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Animals & Ethics 101: Thinking Critically About Animal Rights
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This book provides an overview of the current debates about the nature and extent of our moral obligations to animals. Which, if any, uses of animals are morally wrong, which are morally permissible (i.e., not wrong) and why? What, if any, moral obligations do we, individually and as a society (and a global community), have towards animals and why? How should animals be treated? Why?

We will explore the most influential and most developed answers to these questions – given by philosophers, scientists, and animal advocates and their critics – to try to determine which positions are supported by the best moral reasons.

This book provides an overview of the current debates about the nature and extent of our moral obligations to animals. Which, if any, uses of animals are morally wrong, which are morally permissible (i.e., not wrong) and why? What, if any, moral obligations do we, individually and as a society (and a global community), have towards animals and why? How should animals be treated? Why?

We will explore the most influential and most developed answers to these questions – given by philosophers, scientists, and animal advocates and their critics – to try to determine which positions are supported by the best moral reasons.

Subject:
Philosophy
Material Type:
Textbook
Author:
Nathan Nobis
Date Added:
12/08/2020
Animals & Ethics 101: Thinking Critically About Animal Rights
Conditional Remix & Share Permitted
CC BY-SA
Rating

This book provides an overview of the current debates about the nature and extent of our moral obligations to animals. Which, if any, uses of animals are morally wrong, which are morally permissible (i.e., not wrong) and why? What, if any, moral obligations do we, individually and as a society (and a global community), have towards animals and why? How should animals be treated? Why?

We will explore the most influential and most developed answers to these questions – given by philosophers, scientists, and animal advocates and their critics – to try to determine which positions are supported by the best moral reasons.

Subject:
Philosophy
Material Type:
Textbook
Author:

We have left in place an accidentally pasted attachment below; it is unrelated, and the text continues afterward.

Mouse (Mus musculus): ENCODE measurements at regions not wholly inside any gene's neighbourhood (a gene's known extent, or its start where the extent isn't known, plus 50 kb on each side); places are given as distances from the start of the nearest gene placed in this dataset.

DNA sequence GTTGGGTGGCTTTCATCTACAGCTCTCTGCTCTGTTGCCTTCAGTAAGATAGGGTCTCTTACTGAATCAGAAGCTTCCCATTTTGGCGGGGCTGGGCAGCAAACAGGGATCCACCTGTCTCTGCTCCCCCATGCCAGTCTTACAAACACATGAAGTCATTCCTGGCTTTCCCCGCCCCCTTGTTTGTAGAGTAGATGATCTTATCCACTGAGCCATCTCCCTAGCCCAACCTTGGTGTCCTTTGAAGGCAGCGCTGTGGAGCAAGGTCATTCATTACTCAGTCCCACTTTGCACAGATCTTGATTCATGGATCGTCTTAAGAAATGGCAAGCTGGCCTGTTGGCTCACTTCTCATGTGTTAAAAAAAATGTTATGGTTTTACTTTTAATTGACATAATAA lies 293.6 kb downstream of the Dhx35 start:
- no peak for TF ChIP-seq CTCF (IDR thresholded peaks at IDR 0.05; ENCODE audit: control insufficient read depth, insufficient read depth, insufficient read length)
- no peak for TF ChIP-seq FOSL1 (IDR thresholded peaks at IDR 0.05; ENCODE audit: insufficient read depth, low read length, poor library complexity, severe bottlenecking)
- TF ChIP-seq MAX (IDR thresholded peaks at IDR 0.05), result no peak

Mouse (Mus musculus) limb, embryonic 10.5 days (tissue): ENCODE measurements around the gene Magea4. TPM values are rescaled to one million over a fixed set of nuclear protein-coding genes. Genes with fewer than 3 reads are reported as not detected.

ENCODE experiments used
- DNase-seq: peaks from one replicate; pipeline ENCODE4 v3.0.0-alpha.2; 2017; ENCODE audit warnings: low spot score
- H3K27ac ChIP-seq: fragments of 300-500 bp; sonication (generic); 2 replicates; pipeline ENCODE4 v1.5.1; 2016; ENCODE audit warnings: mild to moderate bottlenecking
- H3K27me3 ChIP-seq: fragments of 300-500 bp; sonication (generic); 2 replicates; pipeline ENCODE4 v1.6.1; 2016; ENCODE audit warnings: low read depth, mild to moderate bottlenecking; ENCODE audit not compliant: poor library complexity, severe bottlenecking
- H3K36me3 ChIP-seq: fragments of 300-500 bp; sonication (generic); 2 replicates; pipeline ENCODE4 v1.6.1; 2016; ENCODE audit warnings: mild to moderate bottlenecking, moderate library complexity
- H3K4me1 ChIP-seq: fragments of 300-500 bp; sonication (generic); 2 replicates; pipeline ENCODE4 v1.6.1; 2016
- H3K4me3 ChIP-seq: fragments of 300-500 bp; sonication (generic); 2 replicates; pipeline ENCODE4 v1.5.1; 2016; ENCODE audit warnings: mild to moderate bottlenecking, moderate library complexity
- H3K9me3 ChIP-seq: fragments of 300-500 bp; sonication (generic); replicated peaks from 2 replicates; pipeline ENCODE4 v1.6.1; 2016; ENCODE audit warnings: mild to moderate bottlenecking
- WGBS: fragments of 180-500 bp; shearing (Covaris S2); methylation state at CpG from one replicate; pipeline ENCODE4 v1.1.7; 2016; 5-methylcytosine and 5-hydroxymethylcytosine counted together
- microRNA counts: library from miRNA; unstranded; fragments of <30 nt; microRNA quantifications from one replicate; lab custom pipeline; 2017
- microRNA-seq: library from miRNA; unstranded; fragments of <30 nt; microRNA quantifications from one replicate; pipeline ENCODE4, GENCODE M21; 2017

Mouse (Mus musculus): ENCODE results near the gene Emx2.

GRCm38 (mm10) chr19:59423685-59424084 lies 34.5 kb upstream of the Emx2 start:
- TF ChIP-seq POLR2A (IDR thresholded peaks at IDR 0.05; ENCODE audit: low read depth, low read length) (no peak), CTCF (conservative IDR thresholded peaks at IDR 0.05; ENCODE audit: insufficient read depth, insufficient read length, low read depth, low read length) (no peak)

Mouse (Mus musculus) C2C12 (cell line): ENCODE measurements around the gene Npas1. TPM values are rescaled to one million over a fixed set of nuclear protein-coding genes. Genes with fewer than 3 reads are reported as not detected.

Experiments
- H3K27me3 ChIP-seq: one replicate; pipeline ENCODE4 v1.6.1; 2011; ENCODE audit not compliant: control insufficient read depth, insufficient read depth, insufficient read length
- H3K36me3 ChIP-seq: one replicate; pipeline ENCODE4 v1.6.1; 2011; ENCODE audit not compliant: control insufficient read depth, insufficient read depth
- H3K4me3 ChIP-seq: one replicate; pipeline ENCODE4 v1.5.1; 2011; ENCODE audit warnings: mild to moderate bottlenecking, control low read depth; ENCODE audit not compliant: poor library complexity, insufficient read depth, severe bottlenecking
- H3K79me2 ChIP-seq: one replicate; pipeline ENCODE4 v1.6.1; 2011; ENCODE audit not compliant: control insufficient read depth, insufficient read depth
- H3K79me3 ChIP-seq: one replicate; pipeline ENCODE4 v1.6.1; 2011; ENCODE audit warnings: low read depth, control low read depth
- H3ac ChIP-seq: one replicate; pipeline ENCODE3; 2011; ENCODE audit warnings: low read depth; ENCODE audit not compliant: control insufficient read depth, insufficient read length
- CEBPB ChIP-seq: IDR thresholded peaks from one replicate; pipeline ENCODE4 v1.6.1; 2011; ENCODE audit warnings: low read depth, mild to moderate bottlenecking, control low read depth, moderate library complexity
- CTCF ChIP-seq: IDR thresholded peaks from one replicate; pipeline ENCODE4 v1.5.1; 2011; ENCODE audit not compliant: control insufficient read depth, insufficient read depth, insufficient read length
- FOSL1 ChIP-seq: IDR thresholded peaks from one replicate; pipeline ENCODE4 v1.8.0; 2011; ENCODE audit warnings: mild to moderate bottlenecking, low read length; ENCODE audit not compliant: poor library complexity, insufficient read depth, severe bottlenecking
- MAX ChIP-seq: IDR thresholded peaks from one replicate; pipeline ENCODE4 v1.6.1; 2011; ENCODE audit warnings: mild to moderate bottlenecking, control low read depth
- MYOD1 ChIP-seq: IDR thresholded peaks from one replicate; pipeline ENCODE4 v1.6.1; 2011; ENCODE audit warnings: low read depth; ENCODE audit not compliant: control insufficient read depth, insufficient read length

Nathan Nobis
Date Added:
12/05/2019
Arguing Using Critical Thinking
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CC BY-NC-SA
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There is a quote that has been passed down many years and is most recently accounted to P.T. Barnum, “There is a sucker born every minute.” Are you that sucker? If you were, would you like to be “reborn?” The goal of this book is to help you through that “birthing” process. Critical thinking and standing up for your ideas and making decisions are important in both your personal and professional life. How good are we at making the decision to marry? According to the Centers for Disease Control, there is one divorce in America every 36 seconds. That is nearly 2,400 every day. And professionally, the Wall Street Journal predicts the average person will have 7 careers in their lifetime. Critical thinking skills are crucial.

Subject:
Philosophy
Material Type:
Textbook
Provider:
LibreTexts
Author:
Jim Marteney
Date Added:
11/18/2021
A Concise Introduction to Logic
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CC BY-NC-SA
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A Concise Introduction to Logic is an introduction to formal logic suitable for undergraduates taking a general education course in logic or critical thinking, and is accessible and useful to any interested in gaining a basic understanding of logic. This text takes the unique approach of teaching logic through intellectual history; the author uses examples from important and celebrated arguments in philosophy to illustrate logical principles. The text also includes a basic introduction to findings of advanced logic. As indicators of where the student could go next with logic, the book closes with an overview of advanced topics, such as the axiomatic method, set theory, Peano arithmetic, and modal logic. Throughout, the text uses brief, concise chapters that readers will find easy to read and to review.

Reviews available here: https://open.umn.edu/opentextbooks/textbooks/a-concise-introduction-to-logic

Subject:
Philosophy
Material Type:
Textbook
Provider:
State University of New York
Provider Set:
OpenSUNY Textbooks
Author:
Craig DeLancey
Date Added:
03/27/2017
A Concise Introduction to Logic
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CC BY-NC-SA
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A Concise Introduction to Logic is an introduction to formal logic suitable for undergraduates taking a general education course in logic or critical thinking, and is accessible and useful to any interested in gaining a basic understanding of logic. This text takes the unique approach of teaching logic through intellectual history; the author uses examples from important and celebrated arguments in philosophy to illustrate logical principles. The text also includes a basic introduction to findings of advanced logic. As indicators of where the student could go next with logic, the book closes with an overview of advanced topics, such as the axiomatic method, set theory, Peano arithmetic, and modal logic. Throughout, the text uses brief, concise chapters that readers will find easy to read and to review.